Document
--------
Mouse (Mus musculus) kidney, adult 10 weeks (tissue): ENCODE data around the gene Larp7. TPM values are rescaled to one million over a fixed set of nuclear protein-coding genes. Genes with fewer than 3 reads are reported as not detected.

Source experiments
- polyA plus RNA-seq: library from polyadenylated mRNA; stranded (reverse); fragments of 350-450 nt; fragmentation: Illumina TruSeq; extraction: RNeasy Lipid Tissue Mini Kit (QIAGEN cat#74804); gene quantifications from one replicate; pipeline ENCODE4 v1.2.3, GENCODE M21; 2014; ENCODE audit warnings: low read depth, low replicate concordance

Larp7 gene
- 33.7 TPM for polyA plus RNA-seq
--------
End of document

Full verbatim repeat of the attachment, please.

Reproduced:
Mouse (Mus musculus) kidney, adult 10 weeks (tissue): ENCODE data around the gene Larp7. TPM values are rescaled to one million over a fixed set of nuclear protein-coding genes. Genes with fewer than 3 reads are reported as not detected.

Source experiments
- polyA plus RNA-seq: library from polyadenylated mRNA; stranded (reverse); fragments of 350-450 nt; fragmentation: Illumina TruSeq; extraction: RNeasy Lipid Tissue Mini Kit (QIAGEN cat#74804); gene quantifications from one replicate; pipeline ENCODE4 v1.2.3, GENCODE M21; 2014; ENCODE audit warnings: low read depth, low replicate concordance

Larp7 gene
- 33.7 TPM for polyA plus RNA-seq